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News & Notes

New Cattle for our Livestock Operation

By Lynda Prim, Senior Farm Director

The Livestock Team is in the process of obtaining a new type of cattle for our livestock operation.  We are getting five Dexter cows crossed to Devons from Q Farms in Sharon, Connecticut. This is the farm of Linda Quella, and her husband, James. Some of you may also know Q Farms’ Manager, Dan Carr, who helped us decide which cows to get because he knows each animal so well. 

This is a new direction in our cattle enterprise as well as a new chapter for our farm because the Dexter crossed with Devon is an ideal small dual purpose breed for small farms.  

Glynwood's Livestock Manager James Walton-Fuentes taking notes on the breed sheet.

Dexter cattle are a smaller breed from northwestern Ireland that were brought to England in the late 1800’s. The breed virtually disappeared in Ireland but has been maintained as a pure breed in small herds in England and the United States. Their small size makes Dexters lighter on the land and they produce a well-marbled meat that has a distinctive delicious flavor. 

Devon cattle are a medium-sized beef breed from North Devon in southwest England that are docile animals who produce superb marbled beef even from poor forage. They are adaptable and hardy, and good for farming in rugged climates, therefore a good breed for farming in a changing climate in which extreme weather events will be more common. They were originally an enduring feature of small family farms where they were kept for milk, beef, and for ploughing oxen. They calve easily as they have smaller calves which then grow quickly from rich mother’s milk — the milk that is famous for producing Devon clotted cream. While the Devon breed is wonderful, it still is too heavy for the water saturated soils we are increasingly experiencing. 

Linda Quella, Glynwood's Assistant Livestock Manager Nicole Scott and James Walton-Fuentes look over the Q Farms Herd.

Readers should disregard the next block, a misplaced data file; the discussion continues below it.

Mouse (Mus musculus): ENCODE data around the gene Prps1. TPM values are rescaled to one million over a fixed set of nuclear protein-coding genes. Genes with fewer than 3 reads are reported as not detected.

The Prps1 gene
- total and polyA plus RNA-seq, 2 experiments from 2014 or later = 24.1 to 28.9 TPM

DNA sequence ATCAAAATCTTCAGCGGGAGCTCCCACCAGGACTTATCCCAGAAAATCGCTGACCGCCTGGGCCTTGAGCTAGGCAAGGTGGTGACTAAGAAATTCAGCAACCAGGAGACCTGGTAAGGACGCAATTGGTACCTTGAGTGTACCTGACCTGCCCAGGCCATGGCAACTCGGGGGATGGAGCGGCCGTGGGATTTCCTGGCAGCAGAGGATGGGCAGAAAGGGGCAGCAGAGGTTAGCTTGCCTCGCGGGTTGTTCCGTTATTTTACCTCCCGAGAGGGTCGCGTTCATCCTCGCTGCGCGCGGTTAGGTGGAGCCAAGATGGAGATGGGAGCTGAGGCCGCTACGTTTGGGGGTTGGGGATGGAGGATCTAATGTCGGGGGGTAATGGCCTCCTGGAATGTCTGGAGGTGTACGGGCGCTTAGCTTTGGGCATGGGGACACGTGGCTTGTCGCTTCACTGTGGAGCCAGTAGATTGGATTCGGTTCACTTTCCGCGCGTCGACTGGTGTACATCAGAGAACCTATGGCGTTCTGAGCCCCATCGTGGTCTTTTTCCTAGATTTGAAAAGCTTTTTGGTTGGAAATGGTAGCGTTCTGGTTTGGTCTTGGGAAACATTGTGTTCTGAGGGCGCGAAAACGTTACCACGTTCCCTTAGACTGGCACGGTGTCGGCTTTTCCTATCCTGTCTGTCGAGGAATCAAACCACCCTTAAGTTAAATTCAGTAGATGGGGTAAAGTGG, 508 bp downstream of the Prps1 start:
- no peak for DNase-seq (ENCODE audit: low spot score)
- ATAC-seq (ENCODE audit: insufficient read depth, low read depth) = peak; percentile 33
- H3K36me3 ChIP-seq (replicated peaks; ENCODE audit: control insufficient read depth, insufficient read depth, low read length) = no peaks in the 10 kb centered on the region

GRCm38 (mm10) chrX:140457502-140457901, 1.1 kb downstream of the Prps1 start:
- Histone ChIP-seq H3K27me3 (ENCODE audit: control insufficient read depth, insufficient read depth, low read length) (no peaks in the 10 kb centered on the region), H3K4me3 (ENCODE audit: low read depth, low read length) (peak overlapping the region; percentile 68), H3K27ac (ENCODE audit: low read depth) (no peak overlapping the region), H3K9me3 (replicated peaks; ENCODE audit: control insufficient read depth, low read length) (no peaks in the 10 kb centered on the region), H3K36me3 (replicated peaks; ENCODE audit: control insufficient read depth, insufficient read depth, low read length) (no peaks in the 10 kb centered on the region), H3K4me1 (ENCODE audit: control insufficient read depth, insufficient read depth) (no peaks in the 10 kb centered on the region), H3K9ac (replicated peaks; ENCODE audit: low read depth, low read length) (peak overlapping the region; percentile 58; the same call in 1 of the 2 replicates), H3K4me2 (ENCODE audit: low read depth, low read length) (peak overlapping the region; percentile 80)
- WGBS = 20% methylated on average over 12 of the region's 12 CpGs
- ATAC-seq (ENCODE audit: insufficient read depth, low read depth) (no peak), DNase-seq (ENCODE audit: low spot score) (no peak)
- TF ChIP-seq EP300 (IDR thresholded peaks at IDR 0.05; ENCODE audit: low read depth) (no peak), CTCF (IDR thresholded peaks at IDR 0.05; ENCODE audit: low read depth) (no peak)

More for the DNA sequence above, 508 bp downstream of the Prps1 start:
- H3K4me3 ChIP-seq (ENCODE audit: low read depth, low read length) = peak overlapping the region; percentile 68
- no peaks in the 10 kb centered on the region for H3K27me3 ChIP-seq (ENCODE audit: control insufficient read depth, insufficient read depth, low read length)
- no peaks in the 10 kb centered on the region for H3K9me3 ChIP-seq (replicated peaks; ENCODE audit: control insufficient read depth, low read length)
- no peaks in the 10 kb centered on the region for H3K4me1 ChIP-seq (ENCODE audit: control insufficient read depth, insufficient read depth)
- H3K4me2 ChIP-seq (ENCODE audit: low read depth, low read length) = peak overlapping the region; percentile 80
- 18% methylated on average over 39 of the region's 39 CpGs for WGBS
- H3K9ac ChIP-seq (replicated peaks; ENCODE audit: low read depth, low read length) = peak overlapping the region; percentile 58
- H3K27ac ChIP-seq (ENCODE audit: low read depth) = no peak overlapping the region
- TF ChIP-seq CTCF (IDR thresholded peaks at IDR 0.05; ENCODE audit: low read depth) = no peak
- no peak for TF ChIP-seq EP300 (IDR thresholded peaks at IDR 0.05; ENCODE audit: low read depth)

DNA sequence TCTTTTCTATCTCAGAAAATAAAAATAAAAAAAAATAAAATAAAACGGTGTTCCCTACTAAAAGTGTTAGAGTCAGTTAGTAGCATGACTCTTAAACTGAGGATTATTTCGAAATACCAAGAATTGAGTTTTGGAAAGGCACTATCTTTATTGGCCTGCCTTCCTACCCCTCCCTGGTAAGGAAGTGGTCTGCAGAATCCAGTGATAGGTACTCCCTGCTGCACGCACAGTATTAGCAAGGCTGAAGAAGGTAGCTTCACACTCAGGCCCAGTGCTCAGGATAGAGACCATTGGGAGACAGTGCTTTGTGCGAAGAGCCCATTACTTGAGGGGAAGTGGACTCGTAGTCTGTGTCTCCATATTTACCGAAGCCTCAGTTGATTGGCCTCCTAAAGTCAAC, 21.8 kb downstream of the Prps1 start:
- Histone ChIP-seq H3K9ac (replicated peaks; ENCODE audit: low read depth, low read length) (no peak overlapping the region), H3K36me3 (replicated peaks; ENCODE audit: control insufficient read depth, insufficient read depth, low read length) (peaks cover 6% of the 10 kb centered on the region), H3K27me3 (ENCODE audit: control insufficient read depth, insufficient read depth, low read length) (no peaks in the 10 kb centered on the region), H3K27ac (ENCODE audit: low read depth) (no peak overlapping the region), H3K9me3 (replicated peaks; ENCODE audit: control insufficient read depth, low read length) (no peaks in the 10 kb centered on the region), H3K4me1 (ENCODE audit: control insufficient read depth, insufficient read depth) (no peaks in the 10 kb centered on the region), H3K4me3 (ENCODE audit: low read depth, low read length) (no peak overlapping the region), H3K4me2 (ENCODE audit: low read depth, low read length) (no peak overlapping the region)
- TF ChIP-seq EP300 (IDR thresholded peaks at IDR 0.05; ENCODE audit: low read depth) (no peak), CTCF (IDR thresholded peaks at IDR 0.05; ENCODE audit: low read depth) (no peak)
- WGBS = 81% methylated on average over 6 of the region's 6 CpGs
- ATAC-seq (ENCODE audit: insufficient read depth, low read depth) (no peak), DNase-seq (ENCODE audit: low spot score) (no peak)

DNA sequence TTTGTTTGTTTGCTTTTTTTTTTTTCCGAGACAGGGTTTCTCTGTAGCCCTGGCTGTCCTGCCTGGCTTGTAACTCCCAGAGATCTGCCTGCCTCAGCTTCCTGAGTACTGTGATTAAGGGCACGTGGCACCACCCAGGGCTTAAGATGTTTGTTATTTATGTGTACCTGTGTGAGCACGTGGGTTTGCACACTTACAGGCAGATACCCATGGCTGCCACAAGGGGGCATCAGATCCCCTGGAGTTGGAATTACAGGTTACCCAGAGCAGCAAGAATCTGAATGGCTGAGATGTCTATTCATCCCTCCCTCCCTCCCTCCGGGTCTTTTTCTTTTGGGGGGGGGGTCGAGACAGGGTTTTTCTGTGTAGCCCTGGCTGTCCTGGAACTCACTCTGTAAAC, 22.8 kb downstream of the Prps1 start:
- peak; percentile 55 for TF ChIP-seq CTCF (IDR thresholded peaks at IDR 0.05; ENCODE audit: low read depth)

Our new Devon/Dexter cattle  are intermediate in size between a Dexter and a Devon, having longer legs and a slightly wider body than most Dexters. The carcass size of a two year old steer or heifer will be about two-thirds to half that of the cattle we have now, so we will be targeting special markets that place a high value on quality, flavor and environmental sustainability.

Q Farms' overwintering barn.

For our livestock operation, these cattle are a better choice than purebred animals of either breed because they will be so versatile for our farming scale, management practices and markets. Two of the cows are pregnant and will be calving in December. Our goal in getting pregnant cows is to begin breeding our animals to produce a line of beef cattle that retain all the good features of both breeds, and are ideal for our climate and conditions here in the Hudson Valley. The type of cattle we hope to develop are docile, hardy, good foragers, good mothers, good beef producers, and with the Dexter adaptation of larger feet on a smaller frame, have a lower weight ratio per hoof. This will result in much less pugging damage on our pastures. By developing them in our pasture-based, organic, humane animal welfare system, we are raising cattle with a naturally robust constitution that will be ideal for regenerative farming enterprises. They are particularly good for new farmers because of  their smaller size and docile, tractable natures that make them easier to handle. 

Hallelujah the Cow.